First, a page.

Carmel Symphony Orchestra takes on challenge of ‘Verdi’s Requiem’


Carmel Symphony Orchestra Music Director David Commanday is convinced audiences will experience a wide range of emotions during its upcoming concert.

The CSO will perform the 80-minute “Verdi’s Requiem” at 7:30 p.m. April 13 at the Palladium at the Center for the Performing Arts in Carmel.

“It’s a life-changing experience because of the power of the piece,” Commanday said. “It’s an operatic, dramatic setting of the Latin Requiem Mass. For people who experience that in their personal religious life, that means something. The Mass is about people contemplating the aspect of the afterlife and what that means and the concept of life after that. It’s a prayer for mercy. The thing that is so special about the way Verdi set the Mass is the human and personal voice that he gives it. It doesn’t sound in any way like a ritual. It’s an expression of the human spirit confronting the reality of guilt or sin. It’s pleading to a merciful God and Jesus because it’s Catholic.”

Commanday said it’s a plea to give the deceased an eternal light.

The four soloists from Indiana University’s Jacobs School of Music are dramatic soprano Cassandra Glaeser, tenor Jaemyeong Lee, lyric soprano Seonyoung Park and bass-baritone Sunghoon Han. The soloists represent different moments in the requiem.

“Then the chorus represents all of us together,” Commanday said. “It’s dramatic. There are moments of tenderness, moments of fear and moments of wrath. One of the most famous sections of it is how he sets ‘Day of Wrath,’ that day when all will be judged.”

Commanday said when the entire choir sings, it’s incredibly moving and powerful.

“There is some of the loudest music and some of the softest music you can hear at a concert hall,” Commanday said.

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Richard Sowers, who is retiring as Anderson Symphony Orchestra’s music director/conductor this spring, is coordinating the Anderson University choir for this concert. A Chicago resident, he retired from Anderson University in 2021.

“There is a big responsibility for the chorus in the piece,” Sowers said. “It’s at times almost terrifying and at times comforting. It’s deeply spiritual. It’s some of the most glorious writing for soloists. It’s just astonishing how beautiful it is.”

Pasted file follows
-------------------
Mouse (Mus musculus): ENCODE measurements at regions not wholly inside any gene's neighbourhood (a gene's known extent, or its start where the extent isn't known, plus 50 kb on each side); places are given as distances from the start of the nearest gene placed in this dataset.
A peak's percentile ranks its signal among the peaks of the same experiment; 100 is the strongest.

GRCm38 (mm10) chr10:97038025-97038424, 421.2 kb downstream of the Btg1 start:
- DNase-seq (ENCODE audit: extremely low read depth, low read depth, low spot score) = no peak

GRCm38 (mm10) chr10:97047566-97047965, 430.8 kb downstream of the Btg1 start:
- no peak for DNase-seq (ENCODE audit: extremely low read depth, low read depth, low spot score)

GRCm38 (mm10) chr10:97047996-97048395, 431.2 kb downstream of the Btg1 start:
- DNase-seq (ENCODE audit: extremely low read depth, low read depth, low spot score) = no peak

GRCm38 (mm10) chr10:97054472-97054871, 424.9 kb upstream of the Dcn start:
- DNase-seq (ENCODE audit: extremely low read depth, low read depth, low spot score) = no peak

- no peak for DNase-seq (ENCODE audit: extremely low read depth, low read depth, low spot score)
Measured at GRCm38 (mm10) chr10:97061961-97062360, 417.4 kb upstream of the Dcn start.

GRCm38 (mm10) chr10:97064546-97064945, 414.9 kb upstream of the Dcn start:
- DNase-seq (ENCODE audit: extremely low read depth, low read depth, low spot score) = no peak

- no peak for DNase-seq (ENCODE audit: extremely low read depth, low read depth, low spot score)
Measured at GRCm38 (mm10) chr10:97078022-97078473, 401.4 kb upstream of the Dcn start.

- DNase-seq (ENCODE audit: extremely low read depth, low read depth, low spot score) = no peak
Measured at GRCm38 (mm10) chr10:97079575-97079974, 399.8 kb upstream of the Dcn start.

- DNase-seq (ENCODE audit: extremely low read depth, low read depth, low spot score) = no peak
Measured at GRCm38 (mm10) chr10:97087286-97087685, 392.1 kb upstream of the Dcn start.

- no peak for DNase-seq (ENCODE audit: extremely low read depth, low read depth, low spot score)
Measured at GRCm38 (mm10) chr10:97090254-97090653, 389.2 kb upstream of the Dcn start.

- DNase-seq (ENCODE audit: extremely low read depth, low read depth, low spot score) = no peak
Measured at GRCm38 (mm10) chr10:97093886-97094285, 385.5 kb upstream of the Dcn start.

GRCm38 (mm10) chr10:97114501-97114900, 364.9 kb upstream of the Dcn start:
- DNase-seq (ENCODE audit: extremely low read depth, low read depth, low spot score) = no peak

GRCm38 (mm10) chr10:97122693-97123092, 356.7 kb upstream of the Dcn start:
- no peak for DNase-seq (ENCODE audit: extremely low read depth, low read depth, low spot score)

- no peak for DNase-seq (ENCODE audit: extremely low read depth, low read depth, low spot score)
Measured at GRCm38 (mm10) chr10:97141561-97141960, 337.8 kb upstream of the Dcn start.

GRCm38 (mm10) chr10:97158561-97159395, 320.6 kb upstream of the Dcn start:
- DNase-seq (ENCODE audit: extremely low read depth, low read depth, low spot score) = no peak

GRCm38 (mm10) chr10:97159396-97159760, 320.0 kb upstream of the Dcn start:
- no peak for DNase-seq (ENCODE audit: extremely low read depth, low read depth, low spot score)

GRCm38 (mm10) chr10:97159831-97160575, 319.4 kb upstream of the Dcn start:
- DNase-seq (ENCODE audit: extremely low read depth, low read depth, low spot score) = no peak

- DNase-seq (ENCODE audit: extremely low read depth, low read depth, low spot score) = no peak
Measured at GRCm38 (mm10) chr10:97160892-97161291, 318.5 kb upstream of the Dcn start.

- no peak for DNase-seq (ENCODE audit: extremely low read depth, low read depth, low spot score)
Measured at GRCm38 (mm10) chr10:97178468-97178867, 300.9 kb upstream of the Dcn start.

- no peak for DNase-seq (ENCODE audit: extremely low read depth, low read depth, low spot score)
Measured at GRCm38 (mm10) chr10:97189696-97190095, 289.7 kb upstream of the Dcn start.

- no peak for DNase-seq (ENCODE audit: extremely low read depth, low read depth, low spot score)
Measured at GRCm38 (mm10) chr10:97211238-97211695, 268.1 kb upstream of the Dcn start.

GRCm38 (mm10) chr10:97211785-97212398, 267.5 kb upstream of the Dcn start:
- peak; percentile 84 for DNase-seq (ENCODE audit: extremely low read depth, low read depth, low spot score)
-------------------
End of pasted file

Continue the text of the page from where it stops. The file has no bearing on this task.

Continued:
Sowers estimates there will be 100 choir members from different Anderson University choirs, some university alumni members and Circle City Sound.

CSO is partnering with Indianapolis’ Congregation Beth-El Zedeck to relay the story of Czech conductor Rafael Schachter leading Terezin concentration camp prisoners to perform “Verdi’s Requiem” in 1943 and 1944. The performances are part of a documentary, “Defiant Requiem.”

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Cantor Melissa Cohen will give opening remarks prior to the concert.

“It was a mark of resistance and courage to perform live music,” Cohen said. “I am also doing a pre-concert discussion with Maestro Commanday. There will be a small performance with me and my daughter Sadie to inspire more about the partnership together.”

Cohen said it’s an important time to remember the Holocaust.

“We’re living at a time when antisemitism is at the highest in history, which is really remarkable,” Cohen said. “It seems idealistic, but music has the ability to bridge these types of barriers and spark inspiration. Throughout history, Jewish people have faced adversity and we’re still here. We remain strong people. Music becomes that affirmation of life. Through chaos and tragedy, there is this duality of life that is fundamental to the human experience.”

Cohen said “Verdi’s Requiem” is a majestic piece of music.

“It’s powerful in many ways,” Cohen said. “The subject matter of requiem is not Jewish in any way.”

Commanday said humanity in the piece transcends considerations of religious denominations.

“It creates an awareness of our imperfections and needing forgiveness,” Commanday said. “None of us live forever and we lose dear ones, and we think about what it means to not live anymore. The music makes the message all the more universal.”

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